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Zimbabwe court upholds ban on anti-Mugabe protests

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(FILES) This file photo taken on July 06, 2016 shows a protester shouting anti-Mugabe slogans in front of burning tyres during a demonstration on July 6 2016, in Makokoba, Bulawayo Zimbabwe. Street protests, national work boycotts and internet activism are on the rise in Zimbabwe -- offering hints that opposition to ageing President Robert Mugabe could be building towards a boiling point. AFP

(FILES) This file photo taken on July 06, 2016 shows a protester shouting anti-Mugabe slogans in front of burning tyres during a demonstration on July 6 2016, in Makokoba, Bulawayo Zimbabwe. Street protests, national work boycotts and internet activism are on the rise in Zimbabwe — offering hints that opposition to ageing President Robert Mugabe could be building towards a boiling point.<br />AFP

Zimbabwe’s High Court on Tuesday upheld a police ban on anti-government street protests in Harare after weeks of demonstrations calling for President Robert Mugabe to step down, a lawyer said.

Tendai Biti, the lawyer for a coalition of opposition parties who were challenging the police order, confirmed the case had been dismissed.

The parties are set to appeal the decision in the Supreme Court.

Biti blasted the police ban, due to run until mid-October, as “an arbitrary infringement of people’s rights”.

Police in Harare last month ordered a month-long ban on demonstrations in the capital’s central business district following a string of anti-government protests.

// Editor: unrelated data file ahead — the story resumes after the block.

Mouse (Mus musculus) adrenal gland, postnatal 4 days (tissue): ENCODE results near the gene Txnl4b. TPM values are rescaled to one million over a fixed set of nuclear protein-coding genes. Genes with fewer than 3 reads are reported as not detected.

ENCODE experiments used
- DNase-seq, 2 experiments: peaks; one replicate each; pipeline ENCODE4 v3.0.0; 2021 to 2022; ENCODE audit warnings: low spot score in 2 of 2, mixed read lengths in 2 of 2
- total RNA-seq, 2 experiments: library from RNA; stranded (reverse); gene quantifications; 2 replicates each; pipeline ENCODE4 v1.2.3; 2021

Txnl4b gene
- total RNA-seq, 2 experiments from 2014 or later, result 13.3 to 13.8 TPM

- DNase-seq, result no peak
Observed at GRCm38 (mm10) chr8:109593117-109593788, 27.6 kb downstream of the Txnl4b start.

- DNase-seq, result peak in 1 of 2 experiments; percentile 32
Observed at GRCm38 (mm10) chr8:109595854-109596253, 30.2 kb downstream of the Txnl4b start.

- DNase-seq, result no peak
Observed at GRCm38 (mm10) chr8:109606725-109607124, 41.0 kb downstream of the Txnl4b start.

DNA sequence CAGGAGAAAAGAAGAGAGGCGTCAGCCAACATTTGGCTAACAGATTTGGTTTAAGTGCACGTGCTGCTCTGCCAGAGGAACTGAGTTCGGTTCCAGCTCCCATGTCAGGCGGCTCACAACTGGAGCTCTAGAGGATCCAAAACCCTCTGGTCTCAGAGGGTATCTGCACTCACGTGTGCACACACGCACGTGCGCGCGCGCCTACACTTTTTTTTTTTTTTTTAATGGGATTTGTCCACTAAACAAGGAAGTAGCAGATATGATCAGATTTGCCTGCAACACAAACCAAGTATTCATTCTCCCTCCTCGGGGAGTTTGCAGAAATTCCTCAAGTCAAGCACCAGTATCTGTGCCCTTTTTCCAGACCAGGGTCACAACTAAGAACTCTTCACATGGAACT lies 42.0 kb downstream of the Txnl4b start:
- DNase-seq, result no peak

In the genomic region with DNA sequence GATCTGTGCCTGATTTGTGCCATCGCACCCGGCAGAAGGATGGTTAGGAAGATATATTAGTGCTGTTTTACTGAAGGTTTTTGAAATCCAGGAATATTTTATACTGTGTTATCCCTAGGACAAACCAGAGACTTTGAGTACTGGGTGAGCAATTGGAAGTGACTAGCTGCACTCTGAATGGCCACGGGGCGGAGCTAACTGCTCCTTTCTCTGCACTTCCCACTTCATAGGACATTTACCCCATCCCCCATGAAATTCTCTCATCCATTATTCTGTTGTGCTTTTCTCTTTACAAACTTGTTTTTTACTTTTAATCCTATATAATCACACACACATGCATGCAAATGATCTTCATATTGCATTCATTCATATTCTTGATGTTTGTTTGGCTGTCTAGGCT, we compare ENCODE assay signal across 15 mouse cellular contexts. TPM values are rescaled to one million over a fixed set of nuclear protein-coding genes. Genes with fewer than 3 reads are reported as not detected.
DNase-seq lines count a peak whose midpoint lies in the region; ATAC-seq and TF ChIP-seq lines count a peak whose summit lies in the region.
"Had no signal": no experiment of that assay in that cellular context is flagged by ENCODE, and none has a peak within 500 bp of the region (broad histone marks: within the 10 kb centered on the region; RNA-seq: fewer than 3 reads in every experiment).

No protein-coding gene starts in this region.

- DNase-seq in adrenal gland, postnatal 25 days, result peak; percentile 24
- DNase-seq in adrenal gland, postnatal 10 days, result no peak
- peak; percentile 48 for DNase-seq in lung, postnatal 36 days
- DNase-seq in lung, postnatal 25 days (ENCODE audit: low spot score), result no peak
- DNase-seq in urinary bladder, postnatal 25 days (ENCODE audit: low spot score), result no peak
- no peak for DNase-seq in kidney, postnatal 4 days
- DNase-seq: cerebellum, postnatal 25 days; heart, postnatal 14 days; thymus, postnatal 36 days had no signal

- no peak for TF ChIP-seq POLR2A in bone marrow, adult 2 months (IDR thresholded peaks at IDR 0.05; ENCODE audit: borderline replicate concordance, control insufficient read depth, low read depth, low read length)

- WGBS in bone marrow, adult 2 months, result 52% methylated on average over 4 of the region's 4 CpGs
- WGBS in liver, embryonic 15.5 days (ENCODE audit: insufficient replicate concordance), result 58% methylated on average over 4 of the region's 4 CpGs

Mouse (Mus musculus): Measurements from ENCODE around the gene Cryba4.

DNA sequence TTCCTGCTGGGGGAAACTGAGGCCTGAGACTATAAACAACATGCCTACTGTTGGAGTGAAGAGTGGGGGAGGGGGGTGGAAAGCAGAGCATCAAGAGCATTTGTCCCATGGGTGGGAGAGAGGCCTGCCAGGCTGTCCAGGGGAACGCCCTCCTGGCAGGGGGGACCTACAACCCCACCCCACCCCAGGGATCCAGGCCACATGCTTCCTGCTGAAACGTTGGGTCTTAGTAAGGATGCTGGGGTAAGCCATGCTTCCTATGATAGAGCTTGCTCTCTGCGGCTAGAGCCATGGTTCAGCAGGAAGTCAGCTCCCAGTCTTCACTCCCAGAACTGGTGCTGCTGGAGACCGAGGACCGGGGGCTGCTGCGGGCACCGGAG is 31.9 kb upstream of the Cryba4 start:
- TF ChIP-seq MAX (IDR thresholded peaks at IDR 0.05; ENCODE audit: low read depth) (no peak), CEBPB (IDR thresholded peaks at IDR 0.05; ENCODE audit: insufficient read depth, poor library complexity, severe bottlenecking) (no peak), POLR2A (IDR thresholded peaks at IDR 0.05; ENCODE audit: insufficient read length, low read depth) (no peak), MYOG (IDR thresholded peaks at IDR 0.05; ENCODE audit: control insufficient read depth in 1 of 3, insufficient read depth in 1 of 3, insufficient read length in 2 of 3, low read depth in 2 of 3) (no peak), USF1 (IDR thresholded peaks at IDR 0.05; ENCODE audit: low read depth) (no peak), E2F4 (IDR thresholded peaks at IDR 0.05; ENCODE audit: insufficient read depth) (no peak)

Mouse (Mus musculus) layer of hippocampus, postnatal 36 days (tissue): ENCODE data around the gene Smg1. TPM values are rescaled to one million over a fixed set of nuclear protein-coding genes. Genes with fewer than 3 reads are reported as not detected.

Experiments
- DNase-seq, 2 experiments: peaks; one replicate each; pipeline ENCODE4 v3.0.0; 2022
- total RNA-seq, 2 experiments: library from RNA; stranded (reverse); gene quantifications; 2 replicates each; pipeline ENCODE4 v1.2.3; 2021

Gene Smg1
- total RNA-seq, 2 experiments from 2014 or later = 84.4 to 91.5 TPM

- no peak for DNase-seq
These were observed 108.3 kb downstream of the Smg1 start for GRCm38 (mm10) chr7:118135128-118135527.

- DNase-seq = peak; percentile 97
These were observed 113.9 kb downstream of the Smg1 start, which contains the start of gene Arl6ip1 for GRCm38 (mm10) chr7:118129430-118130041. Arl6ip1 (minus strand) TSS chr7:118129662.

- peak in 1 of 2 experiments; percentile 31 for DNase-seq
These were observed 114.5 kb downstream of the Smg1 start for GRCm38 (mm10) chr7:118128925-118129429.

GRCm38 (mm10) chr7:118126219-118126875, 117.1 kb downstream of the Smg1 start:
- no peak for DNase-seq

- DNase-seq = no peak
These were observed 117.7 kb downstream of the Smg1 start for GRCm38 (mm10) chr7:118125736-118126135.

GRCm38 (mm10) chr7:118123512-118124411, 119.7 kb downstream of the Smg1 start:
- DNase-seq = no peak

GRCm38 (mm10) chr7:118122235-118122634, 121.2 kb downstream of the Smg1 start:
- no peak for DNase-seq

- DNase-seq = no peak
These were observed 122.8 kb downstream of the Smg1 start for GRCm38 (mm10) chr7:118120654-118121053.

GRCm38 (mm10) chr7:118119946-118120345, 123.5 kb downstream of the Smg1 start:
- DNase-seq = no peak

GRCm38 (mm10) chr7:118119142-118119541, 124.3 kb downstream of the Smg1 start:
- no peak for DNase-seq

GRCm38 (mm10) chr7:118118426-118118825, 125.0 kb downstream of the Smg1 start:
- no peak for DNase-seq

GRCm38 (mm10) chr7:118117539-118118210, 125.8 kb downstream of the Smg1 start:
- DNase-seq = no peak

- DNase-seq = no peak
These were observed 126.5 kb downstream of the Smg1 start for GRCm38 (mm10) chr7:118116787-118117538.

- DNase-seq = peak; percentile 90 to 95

Dozens of activists were beaten and arrested for participating in those marches.

Mugabe, 92, has often used brutal force to silence his opponents, and has warned the protesters they were “playing a dangerous game”.

Opposition to Mugabe’s 36-year reign has grown in recent months with a surge of public demonstrations, triggered by an economic crisis that has left banks short of cash and the government struggling to pay its workers.

Soldiers and civil servants have regularly been paid late this year, heightening pressure on Mugabe, who came to power in 1980 and has vowed to stand for re-election in 2018.

A one-day strike in July, called by trade unions and Christian pastor Evan Mawarire, shut down offices, schools and some government departments.



2 Comments
  • Olovo Obinna

    But is that office mugabe’s birth right….after how many decades

  • UOU

    Black race with all kinds of deficiency, starting from cowardice, weakness in almost all other things human, even arabs have done their own spring, sweeping injustice and evil rulers, europe had a candid history of revolution to clean up their society long time ago, the americas also had theirs, where is blackman’s pride to face, squarely their evil rulers like mugabe and all the satanic civilian despots that abounds in sub saharan africa of, east, west and central africa, populated by black skin?